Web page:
Still, the Centers for Disease Control and Prevention wants to send its own scientists to visit China for a first-hand look try to answer those questions. On Tuesday, the World Health Organization said it hopes to send in international experts soon.
Without a vaccine or treatments, the world is depending on tried-and-true public health steps to tamp down the outbreak — finding the infected early and isolating them to stem the spread.
In the U.S., the CDC is beefing up its checks of incoming travelers. It already had been screening for illness among passengers arriving from the epicenter of China's outbreak at five U.S. airports. But people who've visited other parts of China still may be arriving, with stops in other places first. Now, CDC is sending extra staff to other “quarantine stations” to screen arrivals at a total of 18 airports around the country and at two border crossings, in El Paso, Texas, and San Diego.
The State Department has also chartered a plane to evacuate diplomats from the U.S. Consulate in Wuhan, the city where the outbreak started, and some other Americans.
Asked if those evacuees would be quarantined, Azar said there will be doctors on the flight to check all the passengers so health officials can decide if additional steps are needed.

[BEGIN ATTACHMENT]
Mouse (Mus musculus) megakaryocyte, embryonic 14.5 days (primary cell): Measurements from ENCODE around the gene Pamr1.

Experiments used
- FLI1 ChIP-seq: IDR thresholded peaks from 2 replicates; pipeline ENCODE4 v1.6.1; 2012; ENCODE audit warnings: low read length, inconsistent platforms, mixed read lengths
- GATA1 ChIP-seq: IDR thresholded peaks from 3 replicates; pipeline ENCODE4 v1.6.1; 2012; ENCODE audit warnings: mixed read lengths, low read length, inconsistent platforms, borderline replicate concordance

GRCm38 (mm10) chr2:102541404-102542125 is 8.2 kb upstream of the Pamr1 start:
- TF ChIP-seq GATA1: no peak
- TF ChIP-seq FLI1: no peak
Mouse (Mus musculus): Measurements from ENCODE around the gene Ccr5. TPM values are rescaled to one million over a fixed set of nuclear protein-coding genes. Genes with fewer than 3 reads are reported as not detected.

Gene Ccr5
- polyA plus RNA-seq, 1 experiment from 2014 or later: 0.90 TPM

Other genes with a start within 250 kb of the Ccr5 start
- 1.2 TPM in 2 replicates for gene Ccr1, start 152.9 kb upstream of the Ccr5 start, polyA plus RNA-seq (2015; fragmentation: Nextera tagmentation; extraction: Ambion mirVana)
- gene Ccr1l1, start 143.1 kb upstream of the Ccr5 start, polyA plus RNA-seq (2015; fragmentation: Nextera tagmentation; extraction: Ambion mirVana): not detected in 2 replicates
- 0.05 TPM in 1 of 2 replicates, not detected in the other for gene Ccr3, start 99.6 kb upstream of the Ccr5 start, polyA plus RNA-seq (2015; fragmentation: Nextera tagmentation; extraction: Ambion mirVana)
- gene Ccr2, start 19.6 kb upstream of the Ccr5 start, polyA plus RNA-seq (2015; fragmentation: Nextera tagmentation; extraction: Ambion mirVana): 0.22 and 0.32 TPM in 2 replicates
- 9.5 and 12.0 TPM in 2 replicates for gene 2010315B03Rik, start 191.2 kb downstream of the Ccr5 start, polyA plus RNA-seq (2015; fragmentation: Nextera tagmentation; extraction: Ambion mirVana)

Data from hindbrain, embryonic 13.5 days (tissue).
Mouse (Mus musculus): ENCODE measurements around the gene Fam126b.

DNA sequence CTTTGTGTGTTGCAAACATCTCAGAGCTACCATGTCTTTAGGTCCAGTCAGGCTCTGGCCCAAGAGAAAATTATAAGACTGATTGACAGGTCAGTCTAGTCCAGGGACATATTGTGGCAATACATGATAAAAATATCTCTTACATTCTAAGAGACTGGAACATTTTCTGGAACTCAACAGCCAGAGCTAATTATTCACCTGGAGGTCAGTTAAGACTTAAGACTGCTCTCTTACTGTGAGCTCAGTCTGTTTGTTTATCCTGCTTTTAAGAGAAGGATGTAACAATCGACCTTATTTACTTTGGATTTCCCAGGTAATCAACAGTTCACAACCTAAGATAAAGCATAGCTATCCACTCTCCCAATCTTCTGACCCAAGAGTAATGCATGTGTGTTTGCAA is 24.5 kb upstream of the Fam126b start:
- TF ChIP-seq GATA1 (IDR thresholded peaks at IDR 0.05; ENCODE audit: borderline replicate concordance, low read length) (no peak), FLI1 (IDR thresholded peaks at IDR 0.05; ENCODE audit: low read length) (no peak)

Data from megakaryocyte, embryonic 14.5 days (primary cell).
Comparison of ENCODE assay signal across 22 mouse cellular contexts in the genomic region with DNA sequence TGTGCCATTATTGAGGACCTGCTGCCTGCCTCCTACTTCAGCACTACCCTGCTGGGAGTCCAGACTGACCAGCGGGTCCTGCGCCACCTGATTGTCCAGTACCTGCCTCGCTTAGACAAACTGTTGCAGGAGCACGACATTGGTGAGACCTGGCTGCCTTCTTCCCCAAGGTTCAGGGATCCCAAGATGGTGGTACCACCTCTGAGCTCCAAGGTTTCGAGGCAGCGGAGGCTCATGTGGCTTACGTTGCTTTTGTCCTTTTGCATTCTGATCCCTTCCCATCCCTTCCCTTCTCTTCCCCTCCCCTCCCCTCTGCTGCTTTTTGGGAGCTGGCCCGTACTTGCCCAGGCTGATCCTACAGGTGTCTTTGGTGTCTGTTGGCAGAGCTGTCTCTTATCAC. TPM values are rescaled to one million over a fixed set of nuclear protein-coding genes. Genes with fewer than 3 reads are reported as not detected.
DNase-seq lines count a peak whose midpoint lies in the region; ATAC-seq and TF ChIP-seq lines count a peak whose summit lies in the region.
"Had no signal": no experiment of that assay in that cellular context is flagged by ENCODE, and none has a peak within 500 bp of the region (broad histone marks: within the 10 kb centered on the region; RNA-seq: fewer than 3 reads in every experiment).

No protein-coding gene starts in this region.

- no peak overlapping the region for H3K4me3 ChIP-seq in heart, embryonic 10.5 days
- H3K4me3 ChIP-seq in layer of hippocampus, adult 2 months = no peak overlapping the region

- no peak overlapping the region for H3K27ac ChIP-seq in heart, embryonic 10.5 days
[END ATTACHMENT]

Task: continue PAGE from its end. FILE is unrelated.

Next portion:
With an incubation period of anywhere from two to 14 days, travelers may arrive showing no symptoms. But CDC's Dr. Nancy Messonnier said the screenings are an opportunity to educate travelers that if they start feeling sick — with a fever, cough or flu-like symptoms — after returning from an outbreak zone, they should contact their doctor. That's exactly what the first U.S. patients did.
Azar said he has directed $105 million to fight the outbreak. Among the next steps, the CDC developed a test for the virus and aims to make it usable by state health departments, to speed diagnosis of suspected cases. Research also is under way to develop a vaccine or treatment.
Airport screenings were initially done in New York, Los Angeles, San Francisco, Chicago and Atlanta. That has been expanded to Anchorage, Alaska; Boston; Dallas; Detroit; El Paso, Texas; Honolulu; Houston, Miami, Minneapolis; Newark, New Jersey; Philadelphia; San Diego; Seattle; Washington, D.C. (Dulles); and San Juan, Puerto Rico.
For the latest information about 2019 Novel Coronavirus.
The Associated Press contributed to this report. Reporters Lauren Neergaard, Ricardo Alonso-Zaldivar and AP Medical Writer Mike Stobbe from New York.